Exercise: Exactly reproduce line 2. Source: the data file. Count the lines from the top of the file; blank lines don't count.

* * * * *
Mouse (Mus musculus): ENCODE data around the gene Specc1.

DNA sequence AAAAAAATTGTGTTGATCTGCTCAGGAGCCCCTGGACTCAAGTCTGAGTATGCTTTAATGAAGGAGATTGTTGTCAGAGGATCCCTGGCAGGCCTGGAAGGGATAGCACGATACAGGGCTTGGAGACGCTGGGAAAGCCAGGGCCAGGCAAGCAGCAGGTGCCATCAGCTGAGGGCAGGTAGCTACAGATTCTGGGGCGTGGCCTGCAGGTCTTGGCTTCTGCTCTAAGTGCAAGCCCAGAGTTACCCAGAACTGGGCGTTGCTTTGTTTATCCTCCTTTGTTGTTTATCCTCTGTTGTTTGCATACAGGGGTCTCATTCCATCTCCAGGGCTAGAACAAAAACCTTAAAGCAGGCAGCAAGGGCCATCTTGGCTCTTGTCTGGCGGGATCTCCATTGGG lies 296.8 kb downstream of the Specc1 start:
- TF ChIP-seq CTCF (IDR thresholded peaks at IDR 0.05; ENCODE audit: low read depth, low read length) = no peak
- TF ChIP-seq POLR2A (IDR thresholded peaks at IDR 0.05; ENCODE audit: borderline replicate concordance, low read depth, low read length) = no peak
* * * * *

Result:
DNA sequence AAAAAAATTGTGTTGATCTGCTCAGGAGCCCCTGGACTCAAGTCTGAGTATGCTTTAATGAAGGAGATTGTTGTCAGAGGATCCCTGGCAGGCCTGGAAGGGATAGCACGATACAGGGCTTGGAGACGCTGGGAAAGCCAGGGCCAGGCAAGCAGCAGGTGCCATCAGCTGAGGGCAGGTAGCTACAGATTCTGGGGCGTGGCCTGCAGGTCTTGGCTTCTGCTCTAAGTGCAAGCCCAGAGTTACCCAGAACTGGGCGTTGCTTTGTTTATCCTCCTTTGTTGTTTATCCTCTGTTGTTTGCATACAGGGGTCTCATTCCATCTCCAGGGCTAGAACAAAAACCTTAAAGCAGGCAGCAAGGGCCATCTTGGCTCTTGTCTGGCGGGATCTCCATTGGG lies 296.8 kb downstream of the Specc1 start: